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Housing Policy • April 5, 2010
Targeting rent control Ballot would make Rent Control Unconstitutional
Targeting rent control
Ballot proposal would make rent control unconstitutional
Peter Marcus, DDN Staff Writer
Monday, April 5, 2010
Voters may see a ballot initiative that would make it unconstitutional for government to control rents on private property.
The proposal is awaiting a review and comment hearing set for Friday. Sponsors seek to ban government from controlling rents on private property — whether it be by statute, ordinance, resolution, deed restriction, covenant restriction, building requirement or zoning restriction — no local or state government in Colorado would be allowed to enact any form of rent control.
The proposal flies in the face of a bill by Rep. Daniel Kagan, D-Denver, who is seeking to modify a decades-old prohibition on rent control so that municipalities and counties are able to negotiate and enter into agreements with developers, requiring them to develop based on the wishes of local government.
Questions have been raised in the past few years over whether local government is permitted to require developers to set aside units for people in need, such as the homeless, or battered women. The same questions have been raised over requiring percentages of affordable housing as a condition for approving development.
House Bill 1017 aims to clear the confusion. It has made its way through the House and is one vote away from passing the full Senate.
But the ballot proposal — by Highlands Ranch resident Robert “Jeff” Halpape and Parker resident Duane Halpape — would make bills such as HB 1017 illegal. Neither sponsor returned multiple phone calls by the Denver Daily News seeking comment.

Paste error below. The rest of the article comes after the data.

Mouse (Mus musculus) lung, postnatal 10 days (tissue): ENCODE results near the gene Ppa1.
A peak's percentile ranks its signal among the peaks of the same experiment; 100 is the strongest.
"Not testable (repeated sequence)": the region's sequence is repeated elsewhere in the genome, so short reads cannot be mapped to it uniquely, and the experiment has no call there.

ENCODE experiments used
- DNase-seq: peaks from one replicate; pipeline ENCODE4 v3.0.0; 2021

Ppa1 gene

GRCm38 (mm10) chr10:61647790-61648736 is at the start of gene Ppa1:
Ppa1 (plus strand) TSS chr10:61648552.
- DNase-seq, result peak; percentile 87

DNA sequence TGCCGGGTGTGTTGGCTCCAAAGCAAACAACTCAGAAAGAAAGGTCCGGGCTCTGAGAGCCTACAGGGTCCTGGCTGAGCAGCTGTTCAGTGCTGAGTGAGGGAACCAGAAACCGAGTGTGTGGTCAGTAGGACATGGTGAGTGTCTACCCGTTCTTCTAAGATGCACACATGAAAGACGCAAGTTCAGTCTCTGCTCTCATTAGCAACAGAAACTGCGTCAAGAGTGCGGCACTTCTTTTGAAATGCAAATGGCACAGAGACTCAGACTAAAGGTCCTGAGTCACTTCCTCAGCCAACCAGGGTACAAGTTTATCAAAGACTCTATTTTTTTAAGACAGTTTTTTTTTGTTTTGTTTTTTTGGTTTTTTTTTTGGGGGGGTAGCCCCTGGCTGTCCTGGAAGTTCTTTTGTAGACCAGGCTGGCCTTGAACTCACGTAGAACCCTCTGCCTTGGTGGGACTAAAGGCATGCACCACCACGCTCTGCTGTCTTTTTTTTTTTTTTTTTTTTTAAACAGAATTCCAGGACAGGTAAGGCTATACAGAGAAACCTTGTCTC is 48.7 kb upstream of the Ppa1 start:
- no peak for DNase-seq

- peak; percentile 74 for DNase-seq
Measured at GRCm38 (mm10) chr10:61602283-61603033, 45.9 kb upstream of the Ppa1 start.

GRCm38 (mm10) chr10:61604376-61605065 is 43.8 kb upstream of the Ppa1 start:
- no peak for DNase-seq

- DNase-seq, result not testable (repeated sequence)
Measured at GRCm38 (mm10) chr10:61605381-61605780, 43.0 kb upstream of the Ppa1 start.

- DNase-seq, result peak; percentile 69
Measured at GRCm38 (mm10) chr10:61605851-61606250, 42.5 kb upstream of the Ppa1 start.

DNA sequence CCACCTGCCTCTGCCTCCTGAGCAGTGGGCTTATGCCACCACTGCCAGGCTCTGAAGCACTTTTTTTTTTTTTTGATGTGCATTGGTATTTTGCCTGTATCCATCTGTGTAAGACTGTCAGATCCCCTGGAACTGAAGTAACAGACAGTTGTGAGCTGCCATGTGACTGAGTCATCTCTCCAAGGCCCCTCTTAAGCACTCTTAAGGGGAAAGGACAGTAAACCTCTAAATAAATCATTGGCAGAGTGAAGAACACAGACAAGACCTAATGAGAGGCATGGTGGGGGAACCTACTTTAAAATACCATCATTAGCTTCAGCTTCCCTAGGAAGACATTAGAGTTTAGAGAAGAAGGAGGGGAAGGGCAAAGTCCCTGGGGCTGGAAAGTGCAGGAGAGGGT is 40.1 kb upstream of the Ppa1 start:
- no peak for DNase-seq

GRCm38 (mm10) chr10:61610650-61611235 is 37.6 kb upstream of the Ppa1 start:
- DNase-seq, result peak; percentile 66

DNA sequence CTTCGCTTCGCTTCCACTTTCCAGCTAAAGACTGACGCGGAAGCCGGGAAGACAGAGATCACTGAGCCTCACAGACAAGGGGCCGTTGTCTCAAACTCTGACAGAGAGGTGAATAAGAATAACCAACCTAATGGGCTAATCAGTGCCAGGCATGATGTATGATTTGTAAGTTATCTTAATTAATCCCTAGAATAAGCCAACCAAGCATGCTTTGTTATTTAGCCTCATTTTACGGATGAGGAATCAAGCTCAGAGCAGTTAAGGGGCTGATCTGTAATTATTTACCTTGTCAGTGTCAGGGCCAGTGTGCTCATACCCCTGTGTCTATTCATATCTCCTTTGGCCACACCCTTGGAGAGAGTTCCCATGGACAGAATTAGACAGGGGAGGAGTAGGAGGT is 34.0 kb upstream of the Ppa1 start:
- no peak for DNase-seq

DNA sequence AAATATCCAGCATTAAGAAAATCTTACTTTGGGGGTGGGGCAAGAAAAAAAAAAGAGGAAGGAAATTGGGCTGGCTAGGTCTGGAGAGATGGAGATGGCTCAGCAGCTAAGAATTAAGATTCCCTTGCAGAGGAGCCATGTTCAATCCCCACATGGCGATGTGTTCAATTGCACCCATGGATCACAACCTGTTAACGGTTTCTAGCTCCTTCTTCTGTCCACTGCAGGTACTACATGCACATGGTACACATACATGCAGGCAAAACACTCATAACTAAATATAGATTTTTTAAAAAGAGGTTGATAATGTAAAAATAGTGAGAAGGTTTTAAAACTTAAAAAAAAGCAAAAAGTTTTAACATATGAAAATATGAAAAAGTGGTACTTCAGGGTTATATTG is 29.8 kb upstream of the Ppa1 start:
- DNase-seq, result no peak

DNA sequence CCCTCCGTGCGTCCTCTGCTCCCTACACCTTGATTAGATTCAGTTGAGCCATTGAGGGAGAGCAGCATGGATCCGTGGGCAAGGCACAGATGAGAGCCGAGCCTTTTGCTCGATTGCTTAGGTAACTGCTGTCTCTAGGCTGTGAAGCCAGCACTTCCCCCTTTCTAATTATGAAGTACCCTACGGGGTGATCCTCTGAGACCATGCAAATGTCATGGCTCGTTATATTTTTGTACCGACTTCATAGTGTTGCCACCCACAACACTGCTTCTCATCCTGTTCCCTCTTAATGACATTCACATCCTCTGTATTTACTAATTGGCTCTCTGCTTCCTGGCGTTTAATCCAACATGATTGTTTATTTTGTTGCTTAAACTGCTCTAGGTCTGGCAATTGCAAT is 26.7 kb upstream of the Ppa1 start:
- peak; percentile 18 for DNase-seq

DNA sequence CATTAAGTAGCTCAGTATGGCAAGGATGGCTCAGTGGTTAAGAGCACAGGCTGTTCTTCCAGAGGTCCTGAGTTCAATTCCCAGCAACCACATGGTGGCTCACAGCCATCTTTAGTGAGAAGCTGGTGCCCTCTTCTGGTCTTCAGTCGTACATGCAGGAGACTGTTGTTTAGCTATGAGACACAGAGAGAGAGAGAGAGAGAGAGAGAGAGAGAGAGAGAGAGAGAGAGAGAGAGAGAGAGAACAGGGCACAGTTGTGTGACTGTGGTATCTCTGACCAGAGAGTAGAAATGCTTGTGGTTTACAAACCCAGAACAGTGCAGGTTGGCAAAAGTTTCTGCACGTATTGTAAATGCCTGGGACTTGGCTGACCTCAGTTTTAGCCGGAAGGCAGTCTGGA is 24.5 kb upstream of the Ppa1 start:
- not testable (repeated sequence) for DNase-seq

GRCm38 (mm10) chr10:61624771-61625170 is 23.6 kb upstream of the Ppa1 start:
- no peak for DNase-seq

Kagan, however, not only defended his bill, but also lashed out at the ballot proposal for being too broad and “unnecessary.”
“It’s way broader than necessary — it goes way beyond the prescriptions of the current rent control ban and paints with too broad of a brush,” he said. “It would interfere with the freedom to contract affordable housing and would therefore involve a loss of overall freedom for all Coloradans in planning their affairs.”
Kagan does not believe his measure is about rent control. He says there is nothing about his bill that would legalize rent control in Colorado.
“My bill does not affect existing buildings, cannot be used to coerce anyone into providing affordable housing, and leaves intact the rent control ban,” Kagan said in an op-ed sent to the Denver Daily News.
“My bill is a time-tested way to clear a legal bottleneck that has choked off the development of new affordable housing and threatened to let speculators destroy the affordable units we have already built,” he said.
Critics of HB 1017, however, argue that the bill puts the state on a slippery slope towards permitting statewide rent control, in which local governments would be able to control all aspects of how a developer builds their property.
“HB 1017 gives government entities and municipalities the upper hand, an unlevel playing field,” said Nancy Burke, vice president of government affairs for the Colorado Apartment Association. “This bill adversely affects private property rights because if this bill passes, rent controls will be imposed by local governments.”
Sunny Banka, spokeswoman for the Colorado Association of Realtors, echoed similar concerns.
“We are seeing more and more government entities — in the mountains in particular — imposing requirements on developers and owners to agree to rent control or affordable housing requirements as a condition of the developer getting their property approved for a particular use,” said Banka.